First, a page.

Architecture defines us as a culture, it encompasses the places we live, the structures we build to hold our cultural wealth, our places of worship, and our government institutions. We can trace our history through architecture by looking at the way buildings were constructed and maintained, or altered to fit a new cultural use. The theme of architecture in art has been a focus of mine not only in my personal work but it has been an element that has attracted my attention in the work many other artists. Curating this show has allowed me to explore the depths of this diverse theme and pull together artists from many different disciplines. When selecting the artists for the exhibit I wanted to present a diversity in the media represented as well as a diversity in the type of architecture depicted. There are skyscrapers, ancient landmarks, tract houses, futuristic cities, vernacular architecture of Africa, images of the future, and images of the past all represented in the exhibit.
The title “Building the Future” draws from the idea that the structures we build mark a specific place in time. However, these structures are made, for the most part, to last well into the future. Some buildings may remain hundreds of years, cycling through a multitude of updates, renovations, and repurposes, while others are left to crumble into ruins. Whatever the fate of these structures they all mark time through the way they are used or misused. Every time we as a culture construct a new building we are making a mark on our future. Art and Architecture are inextricably bound, and the convergence of these two interlocked elements of society create a captivating reflection of each other.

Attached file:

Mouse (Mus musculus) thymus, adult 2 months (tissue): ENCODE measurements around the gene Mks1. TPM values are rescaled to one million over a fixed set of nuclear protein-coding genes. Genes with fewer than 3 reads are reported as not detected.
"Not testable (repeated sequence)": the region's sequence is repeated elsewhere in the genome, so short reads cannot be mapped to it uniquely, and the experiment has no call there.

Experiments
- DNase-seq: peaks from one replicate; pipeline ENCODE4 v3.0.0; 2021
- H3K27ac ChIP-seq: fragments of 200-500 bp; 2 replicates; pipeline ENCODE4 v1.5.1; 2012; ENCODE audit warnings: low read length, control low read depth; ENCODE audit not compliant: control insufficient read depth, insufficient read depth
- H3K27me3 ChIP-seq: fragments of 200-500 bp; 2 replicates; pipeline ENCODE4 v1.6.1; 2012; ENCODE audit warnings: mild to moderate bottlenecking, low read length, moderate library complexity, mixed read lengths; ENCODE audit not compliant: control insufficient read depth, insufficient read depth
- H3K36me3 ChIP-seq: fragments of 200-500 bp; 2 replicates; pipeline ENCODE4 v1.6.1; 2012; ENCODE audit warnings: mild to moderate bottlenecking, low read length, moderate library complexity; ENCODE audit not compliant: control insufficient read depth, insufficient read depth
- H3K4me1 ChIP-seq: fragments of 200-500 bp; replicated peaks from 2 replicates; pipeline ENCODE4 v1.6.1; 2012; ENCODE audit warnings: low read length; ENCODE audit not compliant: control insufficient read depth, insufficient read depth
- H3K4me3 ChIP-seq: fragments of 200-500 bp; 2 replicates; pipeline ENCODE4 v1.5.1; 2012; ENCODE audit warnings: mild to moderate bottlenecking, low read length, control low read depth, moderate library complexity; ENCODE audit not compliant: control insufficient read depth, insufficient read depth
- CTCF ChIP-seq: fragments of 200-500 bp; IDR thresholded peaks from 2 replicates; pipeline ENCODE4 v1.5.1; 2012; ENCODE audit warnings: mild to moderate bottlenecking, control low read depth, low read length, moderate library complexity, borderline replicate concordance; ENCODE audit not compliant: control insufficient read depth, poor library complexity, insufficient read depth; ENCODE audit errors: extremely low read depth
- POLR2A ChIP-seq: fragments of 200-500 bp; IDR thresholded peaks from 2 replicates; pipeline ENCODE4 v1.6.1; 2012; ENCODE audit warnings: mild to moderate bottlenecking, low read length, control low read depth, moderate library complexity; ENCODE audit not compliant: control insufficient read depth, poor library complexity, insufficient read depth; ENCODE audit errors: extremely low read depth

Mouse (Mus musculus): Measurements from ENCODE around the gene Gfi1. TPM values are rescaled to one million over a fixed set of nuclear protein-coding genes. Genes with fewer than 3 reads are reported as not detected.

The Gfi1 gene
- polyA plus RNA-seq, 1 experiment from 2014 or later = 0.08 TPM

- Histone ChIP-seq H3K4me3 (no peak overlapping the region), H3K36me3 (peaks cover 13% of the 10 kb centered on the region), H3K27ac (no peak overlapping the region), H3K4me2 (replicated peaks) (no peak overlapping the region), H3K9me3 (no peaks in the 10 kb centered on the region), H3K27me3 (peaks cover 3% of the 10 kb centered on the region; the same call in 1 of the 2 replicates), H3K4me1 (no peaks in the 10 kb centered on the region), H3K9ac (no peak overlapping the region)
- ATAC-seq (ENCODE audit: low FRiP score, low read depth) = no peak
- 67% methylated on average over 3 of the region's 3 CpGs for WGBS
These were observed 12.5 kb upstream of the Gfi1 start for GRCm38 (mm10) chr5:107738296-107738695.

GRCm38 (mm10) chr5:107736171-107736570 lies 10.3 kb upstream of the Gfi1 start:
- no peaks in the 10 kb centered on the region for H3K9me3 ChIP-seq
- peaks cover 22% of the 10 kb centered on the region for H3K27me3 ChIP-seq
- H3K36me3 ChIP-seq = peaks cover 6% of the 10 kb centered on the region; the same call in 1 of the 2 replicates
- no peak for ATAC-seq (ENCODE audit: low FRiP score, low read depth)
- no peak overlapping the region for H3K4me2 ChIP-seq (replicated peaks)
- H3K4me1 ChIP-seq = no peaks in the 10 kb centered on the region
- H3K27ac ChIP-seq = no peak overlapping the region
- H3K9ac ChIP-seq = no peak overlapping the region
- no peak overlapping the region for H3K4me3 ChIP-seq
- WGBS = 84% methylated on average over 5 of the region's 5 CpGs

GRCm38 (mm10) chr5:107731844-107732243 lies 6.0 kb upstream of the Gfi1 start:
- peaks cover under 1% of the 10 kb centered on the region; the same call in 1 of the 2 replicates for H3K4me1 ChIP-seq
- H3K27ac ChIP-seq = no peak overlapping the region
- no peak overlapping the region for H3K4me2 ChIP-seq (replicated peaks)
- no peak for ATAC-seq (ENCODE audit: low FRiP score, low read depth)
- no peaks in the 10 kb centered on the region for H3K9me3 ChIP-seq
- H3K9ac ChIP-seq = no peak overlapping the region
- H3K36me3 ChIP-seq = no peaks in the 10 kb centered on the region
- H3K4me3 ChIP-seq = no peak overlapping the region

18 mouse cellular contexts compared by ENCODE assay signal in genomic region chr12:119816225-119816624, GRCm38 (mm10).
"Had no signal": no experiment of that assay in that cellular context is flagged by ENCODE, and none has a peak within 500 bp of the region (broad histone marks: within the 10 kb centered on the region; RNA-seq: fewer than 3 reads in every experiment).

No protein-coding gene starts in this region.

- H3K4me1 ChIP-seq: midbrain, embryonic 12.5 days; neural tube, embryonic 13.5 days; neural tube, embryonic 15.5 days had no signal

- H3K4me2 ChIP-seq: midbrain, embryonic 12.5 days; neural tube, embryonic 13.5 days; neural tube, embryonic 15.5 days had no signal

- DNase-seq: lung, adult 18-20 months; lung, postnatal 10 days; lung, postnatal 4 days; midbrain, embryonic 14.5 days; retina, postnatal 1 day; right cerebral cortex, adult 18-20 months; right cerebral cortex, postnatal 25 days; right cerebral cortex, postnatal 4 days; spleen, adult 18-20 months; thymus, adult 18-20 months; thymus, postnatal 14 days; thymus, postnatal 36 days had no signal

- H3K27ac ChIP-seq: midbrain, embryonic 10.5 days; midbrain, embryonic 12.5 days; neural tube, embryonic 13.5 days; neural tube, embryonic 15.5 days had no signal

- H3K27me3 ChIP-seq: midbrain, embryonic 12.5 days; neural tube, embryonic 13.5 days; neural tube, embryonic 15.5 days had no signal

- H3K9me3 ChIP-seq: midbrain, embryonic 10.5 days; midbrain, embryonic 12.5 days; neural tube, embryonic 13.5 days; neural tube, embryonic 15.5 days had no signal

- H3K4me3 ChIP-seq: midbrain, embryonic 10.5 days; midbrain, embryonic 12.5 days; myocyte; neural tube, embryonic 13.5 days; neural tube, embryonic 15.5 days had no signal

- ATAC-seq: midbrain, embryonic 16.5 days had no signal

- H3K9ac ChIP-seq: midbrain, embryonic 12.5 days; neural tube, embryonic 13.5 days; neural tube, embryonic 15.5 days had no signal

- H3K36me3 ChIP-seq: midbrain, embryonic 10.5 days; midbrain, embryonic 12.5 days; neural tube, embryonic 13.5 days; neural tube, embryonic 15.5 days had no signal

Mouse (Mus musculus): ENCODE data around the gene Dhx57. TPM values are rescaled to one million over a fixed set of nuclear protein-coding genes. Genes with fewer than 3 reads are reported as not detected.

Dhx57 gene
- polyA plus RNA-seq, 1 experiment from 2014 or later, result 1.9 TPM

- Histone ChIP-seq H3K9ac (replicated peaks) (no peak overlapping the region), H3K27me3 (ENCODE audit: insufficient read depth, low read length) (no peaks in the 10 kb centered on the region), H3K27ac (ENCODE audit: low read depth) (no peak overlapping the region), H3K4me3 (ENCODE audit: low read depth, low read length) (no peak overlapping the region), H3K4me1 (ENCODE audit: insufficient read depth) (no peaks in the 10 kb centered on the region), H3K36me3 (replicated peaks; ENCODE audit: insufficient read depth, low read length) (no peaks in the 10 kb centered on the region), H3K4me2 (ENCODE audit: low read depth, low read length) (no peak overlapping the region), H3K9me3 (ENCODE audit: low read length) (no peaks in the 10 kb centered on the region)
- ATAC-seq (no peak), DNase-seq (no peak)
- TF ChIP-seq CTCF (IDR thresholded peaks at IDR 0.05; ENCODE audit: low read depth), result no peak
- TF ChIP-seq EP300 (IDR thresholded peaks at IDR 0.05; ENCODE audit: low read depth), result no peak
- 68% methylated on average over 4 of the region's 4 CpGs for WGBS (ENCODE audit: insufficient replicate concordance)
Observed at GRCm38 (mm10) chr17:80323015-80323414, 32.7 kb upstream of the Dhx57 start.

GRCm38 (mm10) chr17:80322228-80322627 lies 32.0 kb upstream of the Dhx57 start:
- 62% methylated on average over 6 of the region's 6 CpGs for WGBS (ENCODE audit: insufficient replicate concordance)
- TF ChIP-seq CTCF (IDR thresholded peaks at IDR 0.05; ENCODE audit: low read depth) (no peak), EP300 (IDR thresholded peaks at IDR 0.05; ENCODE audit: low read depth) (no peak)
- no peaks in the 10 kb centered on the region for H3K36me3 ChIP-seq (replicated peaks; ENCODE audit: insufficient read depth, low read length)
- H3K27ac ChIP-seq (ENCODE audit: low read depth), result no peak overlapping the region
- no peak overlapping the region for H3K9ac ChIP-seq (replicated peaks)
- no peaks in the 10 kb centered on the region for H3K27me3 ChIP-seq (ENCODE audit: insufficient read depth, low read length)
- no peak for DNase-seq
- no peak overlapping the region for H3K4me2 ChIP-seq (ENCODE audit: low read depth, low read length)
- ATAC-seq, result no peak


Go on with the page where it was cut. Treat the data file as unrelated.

Trends within cultures ebb and flow through the structures societies build and the objects housed within those structures; one influencing the other in equal measure. Art and architecture reveal the values within a society and are part of what define a culture beyond written history. Every artistic movement throughout history has left its mark. From the exuberance of movement found in Late Baroque design, to the hard edge geometry of the De Stijl movement of the early 20th century, these waves of influence have been an evolution of or a reaction against the cultural ideals which preceded them.
I would like to thank all of the artists who participated in this collection of works inspired by architecture. Eric Baillies, Emily Belknap, Mark Bradley-Shoup, Rachel Bruya, Karl Borgeson, Mary Fischer, Rick Hintze, Richard Jones, Michael Kautzer, Ted Lott, Marissa Mackey, Ryan Myers, Andy Rubin, Allan Servoss, Trina May Smith, and Eric Thomas Wolever.
Ann Orlowski, Curator